As competitors we philatelists take ourselves pretty seriously.
Take a look at the competition entries, not only at international or
state level, but even at club meetings and you will find little to laugh
at. We are so bogged down by "guidelines" (more like rules these days)
that individuality and scope become very limited. The fact that stamps can
be very easily stolen if not protected, means the associated problems of
security and insurance also add to the serious side of the hobby.
Some 20 years ago at a local society meeting. I saw an entry entitled "Birds on Stamps" entered in the Thematic section of the competitions. The stamps and covers showed various ‘Miss World" entries, famous women and paintings featuring feminine subjects, all beautifully laid out and with tongue firmly in cheek.
It was well received by a lot of the general members but frowned on by the judges. It did, however, break the ice a bit among the visitors and provided a talking point for those who did not understand the deeper points of philately.
Obviously such an entry these days would be thrown out by the gender lobby plus a few other groups, but there is still scope for a lighter look at most types of philately.
Probably the nearest thing to this idea at the moment is the "As you like it" competition initiated by Anne Grace and held at local level in Queensland, It is judged by members of the public rather than philatelists but it is a maximum of five pages and so is rather limited.
Could I suggest a trial run for a competition to be held at a State level exhibition.
Fifteen pages of "Philatelic Frivolities" with no rules or limitations except the normal criteria of "good taste" and page size. It can include anything from postal history (perhaps using the contents ot letters) to the latest issues so long as it is philatelic in some form.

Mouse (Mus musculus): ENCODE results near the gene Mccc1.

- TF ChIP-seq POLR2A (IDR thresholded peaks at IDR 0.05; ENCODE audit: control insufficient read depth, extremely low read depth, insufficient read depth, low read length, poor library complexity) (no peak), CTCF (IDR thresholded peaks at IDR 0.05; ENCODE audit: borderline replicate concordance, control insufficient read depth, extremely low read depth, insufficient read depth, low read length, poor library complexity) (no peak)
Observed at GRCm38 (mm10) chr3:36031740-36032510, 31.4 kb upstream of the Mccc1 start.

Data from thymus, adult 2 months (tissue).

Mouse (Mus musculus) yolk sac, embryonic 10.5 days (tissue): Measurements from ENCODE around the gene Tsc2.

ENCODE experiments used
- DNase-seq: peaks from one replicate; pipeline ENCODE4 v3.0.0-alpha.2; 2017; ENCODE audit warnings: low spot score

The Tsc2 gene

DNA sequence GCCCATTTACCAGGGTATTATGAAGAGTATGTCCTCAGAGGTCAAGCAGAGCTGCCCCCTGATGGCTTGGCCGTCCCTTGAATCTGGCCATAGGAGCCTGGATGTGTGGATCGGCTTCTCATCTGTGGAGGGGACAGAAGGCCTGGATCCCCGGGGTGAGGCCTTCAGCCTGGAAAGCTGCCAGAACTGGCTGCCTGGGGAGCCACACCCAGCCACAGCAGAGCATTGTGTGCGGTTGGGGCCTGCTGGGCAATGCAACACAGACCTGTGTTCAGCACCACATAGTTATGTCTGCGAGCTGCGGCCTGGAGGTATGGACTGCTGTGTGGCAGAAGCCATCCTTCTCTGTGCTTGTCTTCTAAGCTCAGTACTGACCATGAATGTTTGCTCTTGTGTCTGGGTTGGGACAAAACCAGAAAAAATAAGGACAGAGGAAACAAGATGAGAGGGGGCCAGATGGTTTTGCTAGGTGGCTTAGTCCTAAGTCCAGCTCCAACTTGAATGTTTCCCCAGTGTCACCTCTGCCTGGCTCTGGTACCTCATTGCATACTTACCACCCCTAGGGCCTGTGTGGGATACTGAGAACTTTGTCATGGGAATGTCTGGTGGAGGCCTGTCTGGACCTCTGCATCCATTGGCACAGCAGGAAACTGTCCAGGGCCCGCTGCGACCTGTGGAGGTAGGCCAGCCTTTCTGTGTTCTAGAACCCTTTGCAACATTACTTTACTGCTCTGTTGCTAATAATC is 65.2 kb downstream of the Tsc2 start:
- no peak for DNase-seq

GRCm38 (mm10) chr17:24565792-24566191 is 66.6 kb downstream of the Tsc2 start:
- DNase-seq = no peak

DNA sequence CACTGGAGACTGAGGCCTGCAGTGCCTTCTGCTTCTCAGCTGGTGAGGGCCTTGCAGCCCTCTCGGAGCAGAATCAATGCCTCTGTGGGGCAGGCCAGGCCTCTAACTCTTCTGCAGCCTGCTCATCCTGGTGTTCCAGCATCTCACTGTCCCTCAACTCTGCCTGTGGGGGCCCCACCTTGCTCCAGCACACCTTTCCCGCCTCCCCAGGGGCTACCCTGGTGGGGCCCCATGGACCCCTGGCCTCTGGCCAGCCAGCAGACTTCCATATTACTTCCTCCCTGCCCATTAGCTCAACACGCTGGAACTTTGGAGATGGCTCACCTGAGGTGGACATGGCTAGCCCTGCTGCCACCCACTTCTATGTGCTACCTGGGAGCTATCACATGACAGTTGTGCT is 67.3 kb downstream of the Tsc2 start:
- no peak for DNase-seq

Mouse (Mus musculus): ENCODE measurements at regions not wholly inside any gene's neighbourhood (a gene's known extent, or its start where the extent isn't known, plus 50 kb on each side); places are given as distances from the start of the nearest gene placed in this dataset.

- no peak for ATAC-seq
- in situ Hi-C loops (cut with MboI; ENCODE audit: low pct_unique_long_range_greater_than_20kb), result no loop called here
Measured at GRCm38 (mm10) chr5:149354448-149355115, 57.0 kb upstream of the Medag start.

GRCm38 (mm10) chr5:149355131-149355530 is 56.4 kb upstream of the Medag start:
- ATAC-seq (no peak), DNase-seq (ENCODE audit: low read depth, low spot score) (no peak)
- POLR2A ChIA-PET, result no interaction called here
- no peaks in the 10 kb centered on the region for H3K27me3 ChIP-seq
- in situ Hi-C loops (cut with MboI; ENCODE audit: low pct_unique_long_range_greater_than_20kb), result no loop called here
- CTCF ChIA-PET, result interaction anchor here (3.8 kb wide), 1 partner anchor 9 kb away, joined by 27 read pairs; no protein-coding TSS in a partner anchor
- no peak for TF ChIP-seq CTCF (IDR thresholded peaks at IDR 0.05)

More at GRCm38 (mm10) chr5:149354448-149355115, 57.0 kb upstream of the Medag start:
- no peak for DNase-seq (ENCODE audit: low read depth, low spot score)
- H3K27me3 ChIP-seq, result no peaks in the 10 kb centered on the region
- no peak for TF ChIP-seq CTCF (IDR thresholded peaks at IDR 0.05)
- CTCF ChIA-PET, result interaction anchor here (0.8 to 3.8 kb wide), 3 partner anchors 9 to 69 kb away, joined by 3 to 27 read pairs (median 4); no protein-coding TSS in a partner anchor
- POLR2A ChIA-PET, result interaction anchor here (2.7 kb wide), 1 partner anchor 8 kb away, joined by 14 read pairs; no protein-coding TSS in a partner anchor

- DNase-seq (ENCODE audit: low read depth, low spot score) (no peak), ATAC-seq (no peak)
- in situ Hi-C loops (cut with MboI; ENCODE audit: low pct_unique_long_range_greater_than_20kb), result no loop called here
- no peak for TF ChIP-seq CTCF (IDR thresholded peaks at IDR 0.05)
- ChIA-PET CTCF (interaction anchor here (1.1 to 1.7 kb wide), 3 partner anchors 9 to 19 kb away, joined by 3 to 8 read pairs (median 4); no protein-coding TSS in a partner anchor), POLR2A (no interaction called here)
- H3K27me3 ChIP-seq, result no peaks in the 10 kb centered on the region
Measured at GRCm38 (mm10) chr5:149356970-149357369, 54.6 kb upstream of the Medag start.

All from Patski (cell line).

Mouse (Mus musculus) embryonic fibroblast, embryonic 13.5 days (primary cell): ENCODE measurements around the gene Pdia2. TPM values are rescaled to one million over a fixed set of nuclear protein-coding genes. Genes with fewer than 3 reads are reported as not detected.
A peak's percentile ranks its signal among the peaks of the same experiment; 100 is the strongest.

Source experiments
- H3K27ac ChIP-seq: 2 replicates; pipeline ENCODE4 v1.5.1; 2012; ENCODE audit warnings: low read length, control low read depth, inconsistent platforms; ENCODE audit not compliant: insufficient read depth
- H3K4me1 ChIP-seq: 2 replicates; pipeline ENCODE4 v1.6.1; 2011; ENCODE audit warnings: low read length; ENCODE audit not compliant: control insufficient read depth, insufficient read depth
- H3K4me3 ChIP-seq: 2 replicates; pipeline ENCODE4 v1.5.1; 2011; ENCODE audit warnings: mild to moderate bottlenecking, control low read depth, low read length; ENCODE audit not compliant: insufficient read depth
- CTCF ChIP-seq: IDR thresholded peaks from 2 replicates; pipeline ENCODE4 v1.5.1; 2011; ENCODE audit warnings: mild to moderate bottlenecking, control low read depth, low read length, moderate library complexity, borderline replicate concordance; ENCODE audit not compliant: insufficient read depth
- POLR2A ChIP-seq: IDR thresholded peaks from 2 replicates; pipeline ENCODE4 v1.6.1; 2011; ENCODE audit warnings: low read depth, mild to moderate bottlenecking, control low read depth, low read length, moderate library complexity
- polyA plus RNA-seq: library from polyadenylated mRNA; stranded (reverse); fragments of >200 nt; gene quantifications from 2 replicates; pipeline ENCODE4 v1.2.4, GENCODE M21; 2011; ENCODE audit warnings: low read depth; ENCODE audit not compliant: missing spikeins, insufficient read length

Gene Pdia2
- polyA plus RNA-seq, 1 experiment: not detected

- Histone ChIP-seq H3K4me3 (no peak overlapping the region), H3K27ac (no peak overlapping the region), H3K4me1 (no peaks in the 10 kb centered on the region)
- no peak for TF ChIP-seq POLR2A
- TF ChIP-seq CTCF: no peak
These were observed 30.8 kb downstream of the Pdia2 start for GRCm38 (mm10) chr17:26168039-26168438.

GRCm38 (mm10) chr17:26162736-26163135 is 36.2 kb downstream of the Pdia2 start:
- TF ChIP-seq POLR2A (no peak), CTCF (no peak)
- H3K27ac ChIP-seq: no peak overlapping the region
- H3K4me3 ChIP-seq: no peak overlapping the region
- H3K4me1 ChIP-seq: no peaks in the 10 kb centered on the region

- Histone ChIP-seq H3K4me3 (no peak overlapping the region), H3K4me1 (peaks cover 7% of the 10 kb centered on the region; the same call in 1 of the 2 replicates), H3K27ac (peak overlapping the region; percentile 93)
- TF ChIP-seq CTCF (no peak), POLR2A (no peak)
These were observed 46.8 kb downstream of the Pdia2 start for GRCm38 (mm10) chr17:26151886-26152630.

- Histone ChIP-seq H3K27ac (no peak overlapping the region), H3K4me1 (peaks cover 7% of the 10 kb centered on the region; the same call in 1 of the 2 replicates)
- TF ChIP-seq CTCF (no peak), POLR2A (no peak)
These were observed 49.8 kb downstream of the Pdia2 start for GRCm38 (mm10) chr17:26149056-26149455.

Hopefully, the competitors, having a sense of humour, would not crack up if their entry did not win.
We need to attract people to our hobby and perhaps this would offer some light relief for the casual visitor or the not quite so interested spouse of the committed philatelist. Maybe, by revealing a lighter side and different perspective to the hobby, some of these may become hooked.
Humour is, of course, a very personal thing and two people could see the same thing in completely different lights. With that in mind. I would offer a couple of examples of the type of thing I would use for such a concept.
Philatelic Terms — 'Gutter Pair'.
Twas an evening in November. as I very well remember,
(Anon — from Dublin)
For use in vending machines and very handy if you get caught without a stamp. Only available during office hours because as soon as the staff leave a little plate bearing the legend "Not in Use" magically falls across the coin slot.
Part of a sheet of stamps surrounded by a selvedge margin.
Complete pane taken from a stamp booklet.
Also "Pain" to describe selvedge inscriptions designed to sell 10 stamps instead of one.
.....And so on..... Each with an example of the type of issue.
Judging may be difficult and should probably be done by not less than three people. Perhaps a marking system taking into account the usual parameters of condition, philatelic content, general presentation etc. but allowing a good percentage for originality.
I would not want my earlier comments to suggest that philatelists are miserable or lacking in humour, but I would like to see some of the fun injected into collections.
Would there be enough interest to warrant such a competitive class or am I just laughing in the wind?
As it says in the last lines of a prayer found in Chester Cathedral:-
Give me a sense of humour. Lord,
References:- Verse and Worse, Arnold Silcock (Faber);
The Everyman Dictionary of Quotations and Proverbs (Chancellor Press).
First published in Stamp News January, 1996.
Amended slightly for this article
Copyright Ears Leisurewrite.
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